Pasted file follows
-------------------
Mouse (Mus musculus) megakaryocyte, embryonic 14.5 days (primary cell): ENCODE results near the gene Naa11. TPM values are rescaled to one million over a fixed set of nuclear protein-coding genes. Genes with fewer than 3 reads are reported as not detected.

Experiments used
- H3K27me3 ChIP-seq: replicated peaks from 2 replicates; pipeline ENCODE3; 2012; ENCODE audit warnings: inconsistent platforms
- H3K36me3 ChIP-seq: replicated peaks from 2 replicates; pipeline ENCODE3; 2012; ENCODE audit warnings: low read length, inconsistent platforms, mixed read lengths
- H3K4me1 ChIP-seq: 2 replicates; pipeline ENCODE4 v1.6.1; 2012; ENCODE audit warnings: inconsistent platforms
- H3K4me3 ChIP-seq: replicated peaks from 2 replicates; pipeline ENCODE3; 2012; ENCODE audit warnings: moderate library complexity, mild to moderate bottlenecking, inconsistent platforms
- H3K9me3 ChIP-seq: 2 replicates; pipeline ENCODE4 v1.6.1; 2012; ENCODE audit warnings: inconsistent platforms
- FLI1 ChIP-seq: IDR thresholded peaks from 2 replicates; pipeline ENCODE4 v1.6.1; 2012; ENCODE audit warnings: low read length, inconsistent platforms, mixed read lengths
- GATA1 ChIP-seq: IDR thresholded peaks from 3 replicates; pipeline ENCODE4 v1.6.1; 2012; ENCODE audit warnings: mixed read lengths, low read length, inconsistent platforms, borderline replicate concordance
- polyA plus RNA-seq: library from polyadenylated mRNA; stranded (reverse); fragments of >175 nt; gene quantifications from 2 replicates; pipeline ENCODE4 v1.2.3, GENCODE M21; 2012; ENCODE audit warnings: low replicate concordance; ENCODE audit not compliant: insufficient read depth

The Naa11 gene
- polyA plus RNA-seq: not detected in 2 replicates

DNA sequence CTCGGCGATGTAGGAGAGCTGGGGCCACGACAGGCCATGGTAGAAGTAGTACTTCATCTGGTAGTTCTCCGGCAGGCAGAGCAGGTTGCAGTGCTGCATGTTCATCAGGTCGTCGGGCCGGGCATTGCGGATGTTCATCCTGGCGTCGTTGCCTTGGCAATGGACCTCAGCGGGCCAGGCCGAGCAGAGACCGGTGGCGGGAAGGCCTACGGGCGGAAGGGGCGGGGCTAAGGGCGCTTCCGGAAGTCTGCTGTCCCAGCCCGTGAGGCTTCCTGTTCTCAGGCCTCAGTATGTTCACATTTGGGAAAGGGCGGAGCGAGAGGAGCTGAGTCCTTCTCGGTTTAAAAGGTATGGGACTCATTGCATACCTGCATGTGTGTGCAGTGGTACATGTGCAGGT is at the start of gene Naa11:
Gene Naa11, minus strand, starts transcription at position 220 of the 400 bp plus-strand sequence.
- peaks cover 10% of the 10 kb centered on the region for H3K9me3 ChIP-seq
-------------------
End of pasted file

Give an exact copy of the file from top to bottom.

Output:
Mouse (Mus musculus) megakaryocyte, embryonic 14.5 days (primary cell): ENCODE results near the gene Naa11. TPM values are rescaled to one million over a fixed set of nuclear protein-coding genes. Genes with fewer than 3 reads are reported as not detected.

Experiments used
- H3K27me3 ChIP-seq: replicated peaks from 2 replicates; pipeline ENCODE3; 2012; ENCODE audit warnings: inconsistent platforms
- H3K36me3 ChIP-seq: replicated peaks from 2 replicates; pipeline ENCODE3; 2012; ENCODE audit warnings: low read length, inconsistent platforms, mixed read lengths
- H3K4me1 ChIP-seq: 2 replicates; pipeline ENCODE4 v1.6.1; 2012; ENCODE audit warnings: inconsistent platforms
- H3K4me3 ChIP-seq: replicated peaks from 2 replicates; pipeline ENCODE3; 2012; ENCODE audit warnings: moderate library complexity, mild to moderate bottlenecking, inconsistent platforms
- H3K9me3 ChIP-seq: 2 replicates; pipeline ENCODE4 v1.6.1; 2012; ENCODE audit warnings: inconsistent platforms
- FLI1 ChIP-seq: IDR thresholded peaks from 2 replicates; pipeline ENCODE4 v1.6.1; 2012; ENCODE audit warnings: low read length, inconsistent platforms, mixed read lengths
- GATA1 ChIP-seq: IDR thresholded peaks from 3 replicates; pipeline ENCODE4 v1.6.1; 2012; ENCODE audit warnings: mixed read lengths, low read length, inconsistent platforms, borderline replicate concordance
- polyA plus RNA-seq: library from polyadenylated mRNA; stranded (reverse); fragments of >175 nt; gene quantifications from 2 replicates; pipeline ENCODE4 v1.2.3, GENCODE M21; 2012; ENCODE audit warnings: low replicate concordance; ENCODE audit not compliant: insufficient read depth

The Naa11 gene
- polyA plus RNA-seq: not detected in 2 replicates

DNA sequence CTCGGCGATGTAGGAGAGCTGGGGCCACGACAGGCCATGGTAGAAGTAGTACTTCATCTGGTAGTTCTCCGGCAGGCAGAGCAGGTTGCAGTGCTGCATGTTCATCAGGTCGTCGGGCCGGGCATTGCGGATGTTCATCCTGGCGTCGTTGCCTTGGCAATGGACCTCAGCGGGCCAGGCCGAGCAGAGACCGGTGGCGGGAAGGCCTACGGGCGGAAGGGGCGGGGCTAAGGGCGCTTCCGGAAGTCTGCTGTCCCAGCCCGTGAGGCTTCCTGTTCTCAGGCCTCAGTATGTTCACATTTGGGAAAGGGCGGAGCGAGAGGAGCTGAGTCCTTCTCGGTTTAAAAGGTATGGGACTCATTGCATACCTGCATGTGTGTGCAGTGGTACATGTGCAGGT is at the start of gene Naa11:
Gene Naa11, minus strand, starts transcription at position 220 of the 400 bp plus-strand sequence.
- peaks cover 10% of the 10 kb centered on the region for H3K9me3 ChIP-seq